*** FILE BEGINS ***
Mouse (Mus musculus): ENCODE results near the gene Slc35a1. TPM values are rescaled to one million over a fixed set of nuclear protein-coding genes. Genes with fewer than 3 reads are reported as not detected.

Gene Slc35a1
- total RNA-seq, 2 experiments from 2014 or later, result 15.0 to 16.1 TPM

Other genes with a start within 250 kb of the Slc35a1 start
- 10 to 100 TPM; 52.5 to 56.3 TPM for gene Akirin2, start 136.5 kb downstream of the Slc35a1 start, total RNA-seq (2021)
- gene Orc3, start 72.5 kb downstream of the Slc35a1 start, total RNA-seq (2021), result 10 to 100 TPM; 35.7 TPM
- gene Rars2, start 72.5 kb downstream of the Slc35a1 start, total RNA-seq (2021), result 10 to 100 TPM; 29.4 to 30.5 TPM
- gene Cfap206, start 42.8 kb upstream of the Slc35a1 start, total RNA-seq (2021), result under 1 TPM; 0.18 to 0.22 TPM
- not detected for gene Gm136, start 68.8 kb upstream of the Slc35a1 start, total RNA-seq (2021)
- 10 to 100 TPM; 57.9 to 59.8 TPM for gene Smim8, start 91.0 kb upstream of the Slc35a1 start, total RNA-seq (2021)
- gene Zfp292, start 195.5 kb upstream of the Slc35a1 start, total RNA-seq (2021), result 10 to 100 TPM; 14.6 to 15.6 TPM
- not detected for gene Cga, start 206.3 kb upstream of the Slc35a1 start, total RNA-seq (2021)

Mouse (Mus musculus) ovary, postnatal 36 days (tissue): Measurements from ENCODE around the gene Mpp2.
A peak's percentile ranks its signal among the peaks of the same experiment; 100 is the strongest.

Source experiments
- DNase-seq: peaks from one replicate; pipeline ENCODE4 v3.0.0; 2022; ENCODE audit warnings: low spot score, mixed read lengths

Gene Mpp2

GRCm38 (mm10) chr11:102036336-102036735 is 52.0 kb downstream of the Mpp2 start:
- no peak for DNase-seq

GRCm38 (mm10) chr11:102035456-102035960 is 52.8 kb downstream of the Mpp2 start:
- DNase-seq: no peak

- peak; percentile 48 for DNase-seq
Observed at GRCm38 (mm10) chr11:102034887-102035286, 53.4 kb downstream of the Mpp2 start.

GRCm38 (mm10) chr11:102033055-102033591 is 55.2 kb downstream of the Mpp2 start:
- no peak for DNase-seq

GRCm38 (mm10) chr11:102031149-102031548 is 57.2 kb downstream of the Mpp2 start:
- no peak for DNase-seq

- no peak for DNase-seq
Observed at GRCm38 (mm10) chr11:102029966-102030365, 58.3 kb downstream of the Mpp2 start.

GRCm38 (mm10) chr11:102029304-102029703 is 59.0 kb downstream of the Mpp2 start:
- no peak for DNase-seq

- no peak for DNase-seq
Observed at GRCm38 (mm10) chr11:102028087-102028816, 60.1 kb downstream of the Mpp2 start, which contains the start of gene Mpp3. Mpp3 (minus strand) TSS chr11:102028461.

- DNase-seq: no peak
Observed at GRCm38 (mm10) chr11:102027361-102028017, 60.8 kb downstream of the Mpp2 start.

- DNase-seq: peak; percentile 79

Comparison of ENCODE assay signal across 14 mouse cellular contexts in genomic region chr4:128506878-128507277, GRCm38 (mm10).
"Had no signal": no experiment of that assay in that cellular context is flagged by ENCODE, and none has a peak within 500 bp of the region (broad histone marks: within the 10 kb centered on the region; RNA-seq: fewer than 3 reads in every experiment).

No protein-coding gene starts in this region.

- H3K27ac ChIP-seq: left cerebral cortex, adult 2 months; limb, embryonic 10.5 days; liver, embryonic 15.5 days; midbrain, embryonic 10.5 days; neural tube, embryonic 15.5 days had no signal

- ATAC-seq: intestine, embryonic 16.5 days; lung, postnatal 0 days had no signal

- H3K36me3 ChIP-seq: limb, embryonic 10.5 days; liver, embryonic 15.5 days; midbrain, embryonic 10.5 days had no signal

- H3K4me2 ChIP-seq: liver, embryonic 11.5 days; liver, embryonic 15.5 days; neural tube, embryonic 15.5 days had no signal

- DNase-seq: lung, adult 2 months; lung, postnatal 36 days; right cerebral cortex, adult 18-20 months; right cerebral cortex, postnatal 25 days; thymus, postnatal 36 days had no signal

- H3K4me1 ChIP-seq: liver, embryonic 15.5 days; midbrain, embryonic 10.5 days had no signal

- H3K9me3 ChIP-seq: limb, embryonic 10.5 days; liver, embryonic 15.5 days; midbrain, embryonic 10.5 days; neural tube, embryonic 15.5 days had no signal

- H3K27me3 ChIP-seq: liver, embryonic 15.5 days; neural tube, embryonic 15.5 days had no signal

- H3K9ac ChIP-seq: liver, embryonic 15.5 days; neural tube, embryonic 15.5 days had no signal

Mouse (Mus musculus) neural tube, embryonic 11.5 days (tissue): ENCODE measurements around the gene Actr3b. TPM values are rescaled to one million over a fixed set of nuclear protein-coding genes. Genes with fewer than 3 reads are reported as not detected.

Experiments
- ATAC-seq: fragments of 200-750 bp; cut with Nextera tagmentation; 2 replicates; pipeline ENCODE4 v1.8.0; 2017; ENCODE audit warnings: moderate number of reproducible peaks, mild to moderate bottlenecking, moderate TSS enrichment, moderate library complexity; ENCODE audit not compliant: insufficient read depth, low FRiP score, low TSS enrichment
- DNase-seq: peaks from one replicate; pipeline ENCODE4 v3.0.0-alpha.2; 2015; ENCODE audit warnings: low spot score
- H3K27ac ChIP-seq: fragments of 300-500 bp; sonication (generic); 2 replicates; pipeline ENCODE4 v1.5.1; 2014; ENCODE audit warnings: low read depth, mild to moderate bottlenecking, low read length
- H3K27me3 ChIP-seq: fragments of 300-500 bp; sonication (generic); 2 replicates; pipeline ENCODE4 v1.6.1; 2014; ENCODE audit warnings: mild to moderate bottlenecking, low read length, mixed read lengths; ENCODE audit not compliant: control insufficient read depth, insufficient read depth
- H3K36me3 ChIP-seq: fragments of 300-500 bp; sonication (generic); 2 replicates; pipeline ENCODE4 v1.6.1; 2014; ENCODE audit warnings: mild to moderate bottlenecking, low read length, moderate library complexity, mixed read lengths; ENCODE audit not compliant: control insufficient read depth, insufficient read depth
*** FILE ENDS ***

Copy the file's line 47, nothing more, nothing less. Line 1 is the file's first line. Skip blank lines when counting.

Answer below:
- H3K27me3 ChIP-seq: liver, embryonic 15.5 days; neural tube, embryonic 15.5 days had no signal